What Is the FBI Trying to Tell Us About Waco?

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Is the government trying to tell us something? Six years after the 51-day siege of the Branch Davidian compound in Waco ended in flames, former FBI agent Danny Coulson –- founding commander of the agency’s hostage-rescue team, and, in retirement, one of its most prominent voices –- pipes up to the Dallas Morning News. The message: Contrary to six years of official denials, agents on the scene actually did fire tear gas canisters into the compound, canisters that burn hot and could have set something ablaze. Except that they didn’t cause the conflagration, says Coulson –- they were fired hours before the blaze started and couldn’t have been responsible. Guess what? Admission/denials like that don’t satisfy anyone (just ask George W. Bush), and the Waco conspiracy-theory factory, long dormant, was up and running again. TIME Justice correspondent Elaine Shannon says she has no reason to believe that the new version, in which the feds shot two pyrotechnic devices that bounced away harmlessly hours before the blaze started, is false. But for skeptics, the big question –- why, after six years, are we just now hearing about this? –- is irresistible.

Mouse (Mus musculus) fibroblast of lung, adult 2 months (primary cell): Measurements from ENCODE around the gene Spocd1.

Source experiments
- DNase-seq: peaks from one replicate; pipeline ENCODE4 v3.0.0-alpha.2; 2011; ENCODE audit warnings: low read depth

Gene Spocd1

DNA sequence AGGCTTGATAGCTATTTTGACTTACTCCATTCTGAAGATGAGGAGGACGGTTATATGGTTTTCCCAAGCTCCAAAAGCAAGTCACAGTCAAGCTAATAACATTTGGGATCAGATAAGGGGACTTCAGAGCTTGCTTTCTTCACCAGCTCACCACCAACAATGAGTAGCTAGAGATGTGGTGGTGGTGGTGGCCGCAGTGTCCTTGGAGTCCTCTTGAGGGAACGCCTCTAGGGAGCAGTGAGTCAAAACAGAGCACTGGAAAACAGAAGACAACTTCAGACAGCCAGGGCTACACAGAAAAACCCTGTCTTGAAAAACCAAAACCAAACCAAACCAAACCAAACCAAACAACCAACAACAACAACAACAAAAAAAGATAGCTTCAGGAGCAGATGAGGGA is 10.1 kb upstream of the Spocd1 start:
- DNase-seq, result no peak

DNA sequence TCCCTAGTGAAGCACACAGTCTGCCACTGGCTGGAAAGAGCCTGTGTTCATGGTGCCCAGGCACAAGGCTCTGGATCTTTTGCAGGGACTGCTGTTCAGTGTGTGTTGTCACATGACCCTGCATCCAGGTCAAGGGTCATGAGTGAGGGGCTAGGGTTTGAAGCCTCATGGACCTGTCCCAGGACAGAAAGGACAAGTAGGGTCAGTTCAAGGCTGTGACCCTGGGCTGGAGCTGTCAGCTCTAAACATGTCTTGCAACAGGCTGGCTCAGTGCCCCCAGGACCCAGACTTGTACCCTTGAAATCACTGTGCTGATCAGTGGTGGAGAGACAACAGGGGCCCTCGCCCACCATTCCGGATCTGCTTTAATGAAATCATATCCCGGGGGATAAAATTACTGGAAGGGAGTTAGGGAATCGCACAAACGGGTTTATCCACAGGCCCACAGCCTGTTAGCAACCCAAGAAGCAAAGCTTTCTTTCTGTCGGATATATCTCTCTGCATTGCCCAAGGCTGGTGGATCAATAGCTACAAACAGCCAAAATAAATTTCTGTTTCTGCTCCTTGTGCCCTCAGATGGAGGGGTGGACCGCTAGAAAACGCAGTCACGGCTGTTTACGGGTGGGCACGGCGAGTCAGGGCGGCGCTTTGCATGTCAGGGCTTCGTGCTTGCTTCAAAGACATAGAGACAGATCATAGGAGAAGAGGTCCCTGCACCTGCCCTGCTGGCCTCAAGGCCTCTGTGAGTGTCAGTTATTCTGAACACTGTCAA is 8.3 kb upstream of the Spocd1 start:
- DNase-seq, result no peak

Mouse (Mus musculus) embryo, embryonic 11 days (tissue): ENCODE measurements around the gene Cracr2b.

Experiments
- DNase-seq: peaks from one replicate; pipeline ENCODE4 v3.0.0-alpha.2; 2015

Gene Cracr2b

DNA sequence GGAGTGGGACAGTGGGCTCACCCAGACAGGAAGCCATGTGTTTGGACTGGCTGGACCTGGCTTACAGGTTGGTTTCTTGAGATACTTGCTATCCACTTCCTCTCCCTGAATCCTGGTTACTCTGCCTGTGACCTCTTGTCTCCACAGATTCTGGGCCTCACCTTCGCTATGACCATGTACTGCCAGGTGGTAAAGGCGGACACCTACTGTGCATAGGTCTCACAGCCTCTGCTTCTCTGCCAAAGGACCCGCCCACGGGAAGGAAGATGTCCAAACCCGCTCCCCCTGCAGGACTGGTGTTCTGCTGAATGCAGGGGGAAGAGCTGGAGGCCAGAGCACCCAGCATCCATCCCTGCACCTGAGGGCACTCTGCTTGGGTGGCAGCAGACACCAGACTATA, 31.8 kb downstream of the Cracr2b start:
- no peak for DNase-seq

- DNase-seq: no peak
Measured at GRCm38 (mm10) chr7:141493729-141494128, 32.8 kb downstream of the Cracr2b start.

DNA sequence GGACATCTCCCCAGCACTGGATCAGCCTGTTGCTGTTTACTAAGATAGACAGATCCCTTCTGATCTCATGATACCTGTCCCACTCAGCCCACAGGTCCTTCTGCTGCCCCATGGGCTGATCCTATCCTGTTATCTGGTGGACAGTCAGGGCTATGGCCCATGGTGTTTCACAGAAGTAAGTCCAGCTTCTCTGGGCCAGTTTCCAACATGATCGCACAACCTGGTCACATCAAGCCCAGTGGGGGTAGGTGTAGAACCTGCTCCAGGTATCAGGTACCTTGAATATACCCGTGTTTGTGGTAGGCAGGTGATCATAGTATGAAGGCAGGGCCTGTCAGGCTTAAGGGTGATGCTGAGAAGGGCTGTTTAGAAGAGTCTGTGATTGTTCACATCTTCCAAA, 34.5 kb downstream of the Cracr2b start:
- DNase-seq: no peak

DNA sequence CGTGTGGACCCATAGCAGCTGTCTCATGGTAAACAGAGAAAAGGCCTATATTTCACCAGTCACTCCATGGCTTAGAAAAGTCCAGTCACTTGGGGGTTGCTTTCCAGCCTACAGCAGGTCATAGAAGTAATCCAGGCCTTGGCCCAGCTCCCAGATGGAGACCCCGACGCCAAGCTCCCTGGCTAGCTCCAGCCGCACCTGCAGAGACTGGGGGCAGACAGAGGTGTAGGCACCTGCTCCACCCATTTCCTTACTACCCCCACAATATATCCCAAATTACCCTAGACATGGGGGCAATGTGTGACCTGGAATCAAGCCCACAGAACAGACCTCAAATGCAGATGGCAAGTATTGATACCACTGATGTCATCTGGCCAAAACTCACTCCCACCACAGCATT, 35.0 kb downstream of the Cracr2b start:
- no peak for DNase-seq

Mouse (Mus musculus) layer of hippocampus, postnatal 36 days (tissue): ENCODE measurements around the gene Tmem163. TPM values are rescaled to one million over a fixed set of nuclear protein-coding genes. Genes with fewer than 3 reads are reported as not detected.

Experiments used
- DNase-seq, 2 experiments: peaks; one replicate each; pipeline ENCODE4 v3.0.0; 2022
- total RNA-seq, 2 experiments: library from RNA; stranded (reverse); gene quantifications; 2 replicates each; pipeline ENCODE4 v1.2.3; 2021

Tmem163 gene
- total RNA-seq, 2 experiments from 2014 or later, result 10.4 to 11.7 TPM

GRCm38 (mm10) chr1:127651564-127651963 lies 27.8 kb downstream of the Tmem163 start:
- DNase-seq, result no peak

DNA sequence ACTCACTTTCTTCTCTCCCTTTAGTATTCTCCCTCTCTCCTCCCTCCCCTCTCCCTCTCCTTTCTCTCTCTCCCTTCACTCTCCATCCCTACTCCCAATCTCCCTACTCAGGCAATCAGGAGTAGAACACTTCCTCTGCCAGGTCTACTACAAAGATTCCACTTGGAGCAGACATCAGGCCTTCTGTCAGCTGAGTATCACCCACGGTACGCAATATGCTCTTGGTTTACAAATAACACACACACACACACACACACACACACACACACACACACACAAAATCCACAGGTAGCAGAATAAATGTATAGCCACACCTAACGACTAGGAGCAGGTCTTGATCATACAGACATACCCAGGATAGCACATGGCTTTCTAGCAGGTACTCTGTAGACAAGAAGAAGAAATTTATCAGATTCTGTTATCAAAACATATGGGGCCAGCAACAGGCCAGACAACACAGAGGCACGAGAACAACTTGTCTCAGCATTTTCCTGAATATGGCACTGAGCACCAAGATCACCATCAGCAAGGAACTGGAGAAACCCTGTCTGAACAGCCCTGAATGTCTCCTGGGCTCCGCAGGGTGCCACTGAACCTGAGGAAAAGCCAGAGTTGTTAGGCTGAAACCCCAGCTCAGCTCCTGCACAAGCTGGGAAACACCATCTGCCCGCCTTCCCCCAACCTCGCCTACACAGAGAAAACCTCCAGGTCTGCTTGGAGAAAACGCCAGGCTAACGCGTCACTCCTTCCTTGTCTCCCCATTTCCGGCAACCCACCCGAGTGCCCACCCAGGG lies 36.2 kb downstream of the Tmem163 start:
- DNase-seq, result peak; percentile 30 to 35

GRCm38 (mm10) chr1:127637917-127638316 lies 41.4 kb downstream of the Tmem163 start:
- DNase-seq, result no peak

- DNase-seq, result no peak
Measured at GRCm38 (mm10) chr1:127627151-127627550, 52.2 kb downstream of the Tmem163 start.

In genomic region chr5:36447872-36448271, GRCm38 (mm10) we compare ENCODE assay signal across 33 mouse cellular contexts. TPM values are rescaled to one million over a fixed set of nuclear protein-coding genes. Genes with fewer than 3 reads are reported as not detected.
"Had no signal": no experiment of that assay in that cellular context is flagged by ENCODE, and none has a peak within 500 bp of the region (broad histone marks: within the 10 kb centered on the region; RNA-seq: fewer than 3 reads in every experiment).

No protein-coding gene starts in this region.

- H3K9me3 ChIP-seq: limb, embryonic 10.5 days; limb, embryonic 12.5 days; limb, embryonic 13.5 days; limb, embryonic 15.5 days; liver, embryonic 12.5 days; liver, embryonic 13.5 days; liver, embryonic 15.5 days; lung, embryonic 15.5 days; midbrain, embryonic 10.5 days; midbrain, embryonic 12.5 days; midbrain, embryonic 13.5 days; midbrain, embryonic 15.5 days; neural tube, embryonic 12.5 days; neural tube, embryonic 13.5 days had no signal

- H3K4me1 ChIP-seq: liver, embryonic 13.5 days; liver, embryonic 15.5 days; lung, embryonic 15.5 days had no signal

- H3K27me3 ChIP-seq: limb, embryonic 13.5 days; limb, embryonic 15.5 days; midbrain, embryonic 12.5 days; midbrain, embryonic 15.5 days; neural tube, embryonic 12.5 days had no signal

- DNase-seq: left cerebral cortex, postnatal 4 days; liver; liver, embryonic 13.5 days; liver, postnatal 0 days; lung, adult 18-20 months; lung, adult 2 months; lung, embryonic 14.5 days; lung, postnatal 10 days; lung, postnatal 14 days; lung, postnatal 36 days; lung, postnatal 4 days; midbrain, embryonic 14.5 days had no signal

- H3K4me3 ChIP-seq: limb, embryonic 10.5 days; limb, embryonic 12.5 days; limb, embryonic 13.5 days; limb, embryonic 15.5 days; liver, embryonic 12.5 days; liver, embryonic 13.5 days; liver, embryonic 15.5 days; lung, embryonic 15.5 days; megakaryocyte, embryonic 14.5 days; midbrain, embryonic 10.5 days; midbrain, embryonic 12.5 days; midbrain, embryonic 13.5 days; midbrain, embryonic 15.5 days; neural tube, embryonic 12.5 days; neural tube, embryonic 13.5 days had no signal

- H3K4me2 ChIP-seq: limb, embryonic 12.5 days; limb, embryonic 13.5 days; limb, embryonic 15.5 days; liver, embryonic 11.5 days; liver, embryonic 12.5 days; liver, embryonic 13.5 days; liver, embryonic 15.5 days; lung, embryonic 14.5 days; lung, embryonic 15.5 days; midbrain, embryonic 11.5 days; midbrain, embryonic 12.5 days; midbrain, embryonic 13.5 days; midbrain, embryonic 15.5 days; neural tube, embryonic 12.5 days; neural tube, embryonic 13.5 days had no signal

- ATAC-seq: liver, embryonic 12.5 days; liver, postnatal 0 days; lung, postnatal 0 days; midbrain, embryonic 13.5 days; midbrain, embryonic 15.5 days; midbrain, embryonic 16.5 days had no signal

Those skeptics include the lawyers bringing a wrongful-death suit against the government, backwoods militia types (who love to talk about a tape that supposedly shows the FBI using a flamethrower on the compound) and of course Republicans. Thursday, with Republican supersleuth Dan Burton champing at the bit in the House, and Senate FBI watchdog Charles Grassley calling Coulson’s admission "a serious development in terms of further erosion of the FBI's credibility," a suitably peeved Attorney General Janet Reno hurried to get the official ducks back in a row. "The important thing is to keep going until you get to the truth," she told reporters –- and it’s apparently just as important that the next definitive version come out of her office. Reno and FBI chief Louis Freeh have ordered one of those famous "internal investigations" and promise fresh answers within only a few weeks. The conspiracy machine, naturally, isn’t waiting. James B. Francis, the chairman of the Texas Department of Public Safety, wants to know what the Army's secret Delta Force antiterrorism squad was doing at the scene. "Everyone involved knows they were there," he said, and well, Army ops are verboten on domestic soil. Hardly the sort of thing that should put antigovernment types’ fears to rest. But then again, maybe all this –- which Coulson says he started because "we were in error" about whether tear gas was used –- is the FBI’s way of letting the truth out in small, non-incendiary batches.